Communalism and sectarianism became a bulwark against an overbearing patron, but as the events of 2006-7 showed they can carry terrible risks. They do not lessen the dependency of these recently promoted elites upon the power of the US in Iraq. This applies to the Kurdish leaders, who need it to protect them from Turkish intervention, as well as to the insecure leaders who came to office as a result of the victory of the United Iraqi Alliance in the elections of 2005.
These elections produced the formal institutions of representative life–parliament, elected offices of state, constitution–but, as most Iraqis are well aware, real power lies elsewhere. Unresponsive to the concerns of many, used to passing laws that confirm the privileges of those who have succeeded in manipulating the system, the Iraqi parliament is losing whatever authority it had. For many, cynicism has replaced the enthusiasm generated by the elections. In its place is a recognition that it is helping to entrench an order of privilege, a new class-based dispensation which is a driving force behind the politics of communities across the country . (See “Shi’ite Politics in Iraq–the role of the Supreme Council”, Middle East Report n° 70, International Crisis Group, 15 November 2007.)
This too is part of a strategy designed to reinforce the hold of favored leaders over the economy, providing them with the means to service their client followings, and to encourage the spots to join up, driven by the common economic interests of the powerful. Competition for these resources is more troublesome than this picture of progressive pacification might suggest. But it could be argued that the oil law currently before the parliament is, at least in its distributive clauses, an attempt to address this, since it seeks a formula for the distribution of Iraq’s oil revenues to make it acceptable to all those in a position to profit, whatever their regional or communal base.
The intention in the long run is not to let “a thousand flowers bloom” but to bring the many forms of local power into the orbit of those with major resources at the centre. This could recreate a national politics in Iraq. It might not reproduce the old centralized state, but it would establish a clear hierarchy, from the provinces to the “club of patrons” who will determine the future from Baghdad. Much about this model resembles the imperial protectorates that shaped the politics of the Middle East for much of the first half of the 20th century.
Al-Maliki heads an insecure, dependent government, resentful of foreign protection but unable to survive without it; this government protests feebly at repeated infringements of Iraqi sovereignty and is subjected to the patronizing imposition of benchmarks by the US Congress as part of a domestic political game within the US. Meanwhile the protecting power, as well as sponsoring local militias and asking few questions if they seem to be keeping the supposed threat from al-Qaida in Iraq at bay, is also forging a close relationship with the Iraqi armed forces.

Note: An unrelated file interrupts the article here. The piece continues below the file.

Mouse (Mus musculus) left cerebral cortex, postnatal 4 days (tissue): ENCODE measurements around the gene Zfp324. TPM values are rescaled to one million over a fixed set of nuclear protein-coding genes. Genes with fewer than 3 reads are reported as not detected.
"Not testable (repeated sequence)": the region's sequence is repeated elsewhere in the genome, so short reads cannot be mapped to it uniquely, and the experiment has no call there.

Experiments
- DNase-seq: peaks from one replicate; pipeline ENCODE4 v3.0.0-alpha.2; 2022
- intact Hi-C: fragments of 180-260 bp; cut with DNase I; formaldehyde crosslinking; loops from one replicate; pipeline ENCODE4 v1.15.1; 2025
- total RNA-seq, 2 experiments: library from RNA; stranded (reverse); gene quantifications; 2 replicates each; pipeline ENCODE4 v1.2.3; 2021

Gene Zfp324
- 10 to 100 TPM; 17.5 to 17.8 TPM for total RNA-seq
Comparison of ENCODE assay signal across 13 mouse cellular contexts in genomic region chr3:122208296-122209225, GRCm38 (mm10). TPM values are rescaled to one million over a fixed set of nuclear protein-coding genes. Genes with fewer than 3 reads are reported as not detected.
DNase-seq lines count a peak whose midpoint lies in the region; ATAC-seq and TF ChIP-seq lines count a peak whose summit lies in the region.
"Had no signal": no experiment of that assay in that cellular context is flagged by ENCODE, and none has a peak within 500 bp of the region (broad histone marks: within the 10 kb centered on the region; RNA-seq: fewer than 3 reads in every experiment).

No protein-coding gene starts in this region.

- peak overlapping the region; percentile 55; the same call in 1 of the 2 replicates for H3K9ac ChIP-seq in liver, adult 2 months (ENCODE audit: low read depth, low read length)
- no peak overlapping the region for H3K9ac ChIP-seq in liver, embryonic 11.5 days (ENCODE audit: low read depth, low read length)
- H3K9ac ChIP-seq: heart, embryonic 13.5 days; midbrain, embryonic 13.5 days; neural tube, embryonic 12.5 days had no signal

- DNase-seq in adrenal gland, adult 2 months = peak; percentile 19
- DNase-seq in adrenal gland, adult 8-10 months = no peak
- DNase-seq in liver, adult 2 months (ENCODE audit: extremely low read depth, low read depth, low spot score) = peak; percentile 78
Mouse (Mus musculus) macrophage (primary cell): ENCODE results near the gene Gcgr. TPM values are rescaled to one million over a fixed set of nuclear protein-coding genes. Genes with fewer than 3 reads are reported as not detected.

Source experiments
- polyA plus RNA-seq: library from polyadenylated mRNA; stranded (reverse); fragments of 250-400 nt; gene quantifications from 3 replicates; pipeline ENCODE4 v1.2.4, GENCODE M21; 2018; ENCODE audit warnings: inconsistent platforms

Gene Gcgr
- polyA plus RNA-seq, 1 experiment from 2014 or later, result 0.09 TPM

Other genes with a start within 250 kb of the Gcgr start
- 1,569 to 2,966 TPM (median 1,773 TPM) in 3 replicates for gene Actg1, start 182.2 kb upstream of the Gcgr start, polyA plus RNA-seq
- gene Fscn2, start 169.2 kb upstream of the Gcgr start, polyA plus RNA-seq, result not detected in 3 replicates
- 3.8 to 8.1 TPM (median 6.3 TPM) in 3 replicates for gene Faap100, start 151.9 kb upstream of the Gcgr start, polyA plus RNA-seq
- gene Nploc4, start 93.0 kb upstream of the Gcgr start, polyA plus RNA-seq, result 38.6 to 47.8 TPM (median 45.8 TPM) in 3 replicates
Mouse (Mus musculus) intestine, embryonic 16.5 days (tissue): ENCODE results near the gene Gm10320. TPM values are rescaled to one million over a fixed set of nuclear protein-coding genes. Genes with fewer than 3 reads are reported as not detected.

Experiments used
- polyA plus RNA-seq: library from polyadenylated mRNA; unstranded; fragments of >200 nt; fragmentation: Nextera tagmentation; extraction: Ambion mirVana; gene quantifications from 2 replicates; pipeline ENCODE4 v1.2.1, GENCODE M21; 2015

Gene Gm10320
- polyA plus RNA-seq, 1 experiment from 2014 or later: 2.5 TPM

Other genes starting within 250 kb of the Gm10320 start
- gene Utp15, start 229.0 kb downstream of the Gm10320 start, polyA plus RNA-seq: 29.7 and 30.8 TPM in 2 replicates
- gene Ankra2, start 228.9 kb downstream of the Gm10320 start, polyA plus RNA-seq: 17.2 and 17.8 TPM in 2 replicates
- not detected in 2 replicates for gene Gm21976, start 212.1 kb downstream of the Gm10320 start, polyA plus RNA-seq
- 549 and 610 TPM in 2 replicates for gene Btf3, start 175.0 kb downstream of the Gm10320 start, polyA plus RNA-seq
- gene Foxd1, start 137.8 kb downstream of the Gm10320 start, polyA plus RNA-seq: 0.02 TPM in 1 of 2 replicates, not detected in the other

This is reminiscent of the close and often sinister relationship between Latin American military institutions and the US military, and is set against a backdrop of insecure and corrupt political elites, sham representative institutions, restive provinces and the potentially violent politics of a class-divided society. Some may use anti-Americanism to overcome these differences, particularly if this can be focused on the continued presence of US military bases. This has the potential to set up a dangerous schizophrenia within the Iraqi armed forces. In a recent report on the rebuilding of the ministry of the interior Andrew Rathmell of the Center for Strategic and International Studies, described it as “a heavily-muscled and well-armed individual with extremely poor physical coordination who suffers from multiple personality disorder” .
Any officer wanting to get ahead must play by US rules, at the same time negotiating with local political elites eager to exploit the force which the army will represent in domestic politics. Yet he is almost certain to come to resent all of these external demands, laying the groundwork for a politics of the military and of military assertion which may be nationalist, contemptuous of civilian politics and ruthless in its methods. Iraq, like many other states, has been here before.
These potentially troubling trends may be a basis for the emergence of Iraqi politics, rather than the collapse and disintegration of the state. However, given the passions, the interests at stake and the vulnerability of Iraqi politics to regional influence and intervention, there is fragility. It comes from the realization that all parties have no intention of renouncing violence as a means of realizing their aims. And the local leaderships may not have as strong a hold over their constituencies as they would want others to believe. A second phase of the civil war is easily imaginable therefore, especially if critical regional events, such as a US-Iran confrontation, are replicated through clients and protégés in Iraq.
CHARLES TRIPP is professor of Middle East politics, School of Oriental and African Studies, University of London, and author, among other works, of A History of Iraq, Cambridge, new edition 2007, and Islam and the Moral Economy: the challenge of capitalism, Cambridge, 2006.
This article first appeared in the new January edition of excellent monthly Le Monde Diplomatique, whose English language edition can be found at mondediplo.com The full text appears by agreement with Le Monde Diplomatique and CounterPunch will feature one or two articles from LMD every month.